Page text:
The ‘good’ parent in relation to early childhood literacy : symbolic terrain and lived practice
Nichols, Sue, Nixon, Helen, & Rowsell, Jennifer (2009) The ‘good’ parent in relation to early childhood literacy : symbolic terrain and lived practice. Literacy, 43(2), pp. 65-74.
In this paper we consider the place of early childhood literacy in the discursive construction of the identity( ies) of ‘proper’ parents. Our analysis crosses between representations of parenting in texts produced by commercial and government/public institutional interests and the self-representations of individual parents in interviews with the researchers. The argument is made that there are commonalities and disjunctures in represented and lived parenting identities as they relate to early literacy. In commercial texts that advertise educational and other products, parents are largely absent from representations and the parent’s position is one of consumer on behalf of the child. In government-sanctioned texts, parents are very much present and are positioned as both learners about and important facilitators of early learning when they ‘interact’ with their children around language and books. The problem for which both, in their different ways, offer a solution is the ‘‘not-yet-ready’’ child precipitated into the evaluative environment of school without the initial competence seen as necessary to avoid falling behind right from the start. Both kinds of producers promise a smooth induction of children into mainstream literacy and learning practices if the ‘good parent’ plays her/his part. Finally, we use two parent cases to illustrate how parents’ lived practice involves multiple discursive practices and identities as they manage young children’s literacy and learning in family contexts in which they also need to negotiate relations with their partners and with paid and domestic work.
Citation countsare sourced monthly fromand citation databases.
These databases contain citations from different subsets of available publications and different time periods and thus the citation count from each is usually different. Some works are not in either database and no count is displayed. Scopus includes citations from articles published in 1996 onwards, and Web of Science generally from 1980 onwards.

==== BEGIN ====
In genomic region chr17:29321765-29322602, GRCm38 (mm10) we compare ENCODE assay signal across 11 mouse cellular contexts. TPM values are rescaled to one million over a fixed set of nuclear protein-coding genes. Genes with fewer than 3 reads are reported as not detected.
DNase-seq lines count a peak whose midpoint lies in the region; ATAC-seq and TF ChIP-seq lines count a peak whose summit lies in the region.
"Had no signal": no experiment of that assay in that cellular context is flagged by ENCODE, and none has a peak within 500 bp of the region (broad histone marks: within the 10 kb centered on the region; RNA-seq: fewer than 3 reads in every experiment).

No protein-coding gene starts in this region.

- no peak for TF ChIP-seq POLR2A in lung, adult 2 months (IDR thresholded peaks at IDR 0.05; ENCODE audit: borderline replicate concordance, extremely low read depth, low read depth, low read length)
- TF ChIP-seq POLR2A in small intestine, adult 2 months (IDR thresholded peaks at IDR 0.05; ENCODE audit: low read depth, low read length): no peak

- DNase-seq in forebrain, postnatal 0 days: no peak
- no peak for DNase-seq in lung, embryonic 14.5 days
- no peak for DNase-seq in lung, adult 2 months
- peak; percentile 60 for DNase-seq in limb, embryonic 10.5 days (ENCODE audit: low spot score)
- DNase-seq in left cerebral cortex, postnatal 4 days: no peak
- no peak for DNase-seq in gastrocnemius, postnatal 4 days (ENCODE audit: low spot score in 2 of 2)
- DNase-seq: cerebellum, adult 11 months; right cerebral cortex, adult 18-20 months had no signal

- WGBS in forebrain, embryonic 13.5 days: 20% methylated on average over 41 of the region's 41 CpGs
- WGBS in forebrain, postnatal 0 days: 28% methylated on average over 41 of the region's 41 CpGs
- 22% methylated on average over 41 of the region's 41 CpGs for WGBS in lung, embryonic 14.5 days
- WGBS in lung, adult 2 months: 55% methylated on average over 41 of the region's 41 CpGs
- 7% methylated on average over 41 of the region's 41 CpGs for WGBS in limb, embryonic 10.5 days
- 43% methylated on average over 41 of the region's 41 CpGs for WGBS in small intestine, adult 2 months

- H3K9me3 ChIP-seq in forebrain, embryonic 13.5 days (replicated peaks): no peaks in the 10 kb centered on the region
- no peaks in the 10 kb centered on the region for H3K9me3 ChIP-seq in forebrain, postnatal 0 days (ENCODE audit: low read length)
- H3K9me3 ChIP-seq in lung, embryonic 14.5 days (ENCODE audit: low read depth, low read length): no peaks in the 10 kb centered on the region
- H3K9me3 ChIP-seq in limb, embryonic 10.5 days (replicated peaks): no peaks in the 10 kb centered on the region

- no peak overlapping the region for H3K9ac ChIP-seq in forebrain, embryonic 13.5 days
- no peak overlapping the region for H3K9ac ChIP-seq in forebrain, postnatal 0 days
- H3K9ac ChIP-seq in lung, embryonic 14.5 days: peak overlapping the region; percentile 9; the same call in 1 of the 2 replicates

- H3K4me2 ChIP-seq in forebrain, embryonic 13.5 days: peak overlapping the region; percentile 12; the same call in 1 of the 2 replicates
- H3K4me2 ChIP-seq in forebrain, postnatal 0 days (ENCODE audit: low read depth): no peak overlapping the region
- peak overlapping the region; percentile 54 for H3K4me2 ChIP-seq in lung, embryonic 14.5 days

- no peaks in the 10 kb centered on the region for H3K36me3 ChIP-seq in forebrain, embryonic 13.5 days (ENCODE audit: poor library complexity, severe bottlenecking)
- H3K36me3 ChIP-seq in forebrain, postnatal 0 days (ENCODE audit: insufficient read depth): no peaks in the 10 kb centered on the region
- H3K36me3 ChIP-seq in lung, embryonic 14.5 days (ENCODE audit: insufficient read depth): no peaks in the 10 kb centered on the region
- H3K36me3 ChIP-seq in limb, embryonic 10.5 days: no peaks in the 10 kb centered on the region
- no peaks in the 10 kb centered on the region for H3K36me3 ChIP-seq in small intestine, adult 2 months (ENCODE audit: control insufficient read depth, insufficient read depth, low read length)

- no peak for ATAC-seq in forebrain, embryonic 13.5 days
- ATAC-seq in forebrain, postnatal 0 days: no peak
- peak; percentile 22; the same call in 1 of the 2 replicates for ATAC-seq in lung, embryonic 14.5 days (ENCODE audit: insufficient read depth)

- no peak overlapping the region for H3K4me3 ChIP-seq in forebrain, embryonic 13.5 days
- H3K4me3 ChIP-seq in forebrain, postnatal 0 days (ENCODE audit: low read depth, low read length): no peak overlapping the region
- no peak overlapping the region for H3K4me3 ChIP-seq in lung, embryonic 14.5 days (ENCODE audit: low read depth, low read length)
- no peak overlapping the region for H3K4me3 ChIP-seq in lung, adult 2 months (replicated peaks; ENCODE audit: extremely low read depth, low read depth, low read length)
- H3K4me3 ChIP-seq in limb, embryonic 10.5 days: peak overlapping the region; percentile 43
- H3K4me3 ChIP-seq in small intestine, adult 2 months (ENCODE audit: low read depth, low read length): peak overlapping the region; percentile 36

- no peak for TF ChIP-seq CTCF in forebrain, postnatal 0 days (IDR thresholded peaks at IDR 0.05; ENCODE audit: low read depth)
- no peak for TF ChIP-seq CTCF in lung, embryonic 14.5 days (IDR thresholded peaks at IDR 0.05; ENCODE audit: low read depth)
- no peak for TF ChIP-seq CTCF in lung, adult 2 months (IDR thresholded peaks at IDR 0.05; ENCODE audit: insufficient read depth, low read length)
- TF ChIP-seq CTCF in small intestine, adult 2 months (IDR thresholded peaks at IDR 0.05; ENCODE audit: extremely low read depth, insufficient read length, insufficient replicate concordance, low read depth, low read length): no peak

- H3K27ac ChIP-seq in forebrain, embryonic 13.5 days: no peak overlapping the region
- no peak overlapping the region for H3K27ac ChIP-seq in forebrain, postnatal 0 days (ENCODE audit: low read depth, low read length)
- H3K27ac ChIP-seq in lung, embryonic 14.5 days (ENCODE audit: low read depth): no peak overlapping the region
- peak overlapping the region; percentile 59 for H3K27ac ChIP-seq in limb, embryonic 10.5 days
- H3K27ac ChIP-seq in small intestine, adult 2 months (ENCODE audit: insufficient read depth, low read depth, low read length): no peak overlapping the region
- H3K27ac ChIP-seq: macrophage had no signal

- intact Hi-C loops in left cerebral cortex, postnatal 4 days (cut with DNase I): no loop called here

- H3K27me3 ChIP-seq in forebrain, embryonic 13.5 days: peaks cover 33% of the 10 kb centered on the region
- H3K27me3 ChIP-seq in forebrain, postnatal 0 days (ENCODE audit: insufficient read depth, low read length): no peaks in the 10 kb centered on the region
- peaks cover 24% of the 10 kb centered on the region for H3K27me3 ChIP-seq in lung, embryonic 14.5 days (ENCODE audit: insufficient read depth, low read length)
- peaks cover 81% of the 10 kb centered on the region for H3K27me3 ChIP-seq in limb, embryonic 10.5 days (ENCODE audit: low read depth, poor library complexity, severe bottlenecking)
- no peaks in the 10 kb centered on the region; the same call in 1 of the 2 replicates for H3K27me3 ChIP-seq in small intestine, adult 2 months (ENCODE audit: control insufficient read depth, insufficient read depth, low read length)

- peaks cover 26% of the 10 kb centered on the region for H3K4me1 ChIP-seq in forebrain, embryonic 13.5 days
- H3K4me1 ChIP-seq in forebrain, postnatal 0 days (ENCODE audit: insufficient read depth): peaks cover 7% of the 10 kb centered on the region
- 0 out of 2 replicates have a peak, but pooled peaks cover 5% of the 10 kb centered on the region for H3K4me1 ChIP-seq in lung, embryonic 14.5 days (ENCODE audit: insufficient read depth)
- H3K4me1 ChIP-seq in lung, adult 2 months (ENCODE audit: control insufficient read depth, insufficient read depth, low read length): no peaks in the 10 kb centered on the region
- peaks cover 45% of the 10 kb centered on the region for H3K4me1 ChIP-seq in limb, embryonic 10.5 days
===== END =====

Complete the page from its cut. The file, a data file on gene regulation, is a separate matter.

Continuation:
Citations counts from theindexing service can be viewed at the linked Google Scholar™ search.
Full-text downloadsdisplays the total number of times this work’s files (e.g., a PDF) have been downloaded from QUT ePrints as well as the number of downloads in the previous 365 days. The count includes downloads for all files if a work has more than one.
|Item Type:||Journal Article|
|Keywords:||parenting, early literacy, early learning, discourses of childhood, educational toys|
|Subjects:||Australian and New Zealand Standard Research Classification > EDUCATION (130000) > EDUCATION SYSTEMS (130100) > Early Childhood Education (excl. Maori) (130102)|
Australian and New Zealand Standard Research Classification > EDUCATION (130000) > OTHER EDUCATION (139900) > Education not elsewhere classified (139999)
|Divisions:||Current > QUT Faculties and Divisions > Faculty of Education|
Past > Schools > School of Cultural & Language Studies in Education
|Copyright Owner:||Copyright 2009 UKLA & Wiley-Blackwell Publishing Ltd.|
|Deposited On:||31 Mar 2011 08:13|
|Last Modified:||01 Mar 2012 00:51|
Repository Staff Only: item control page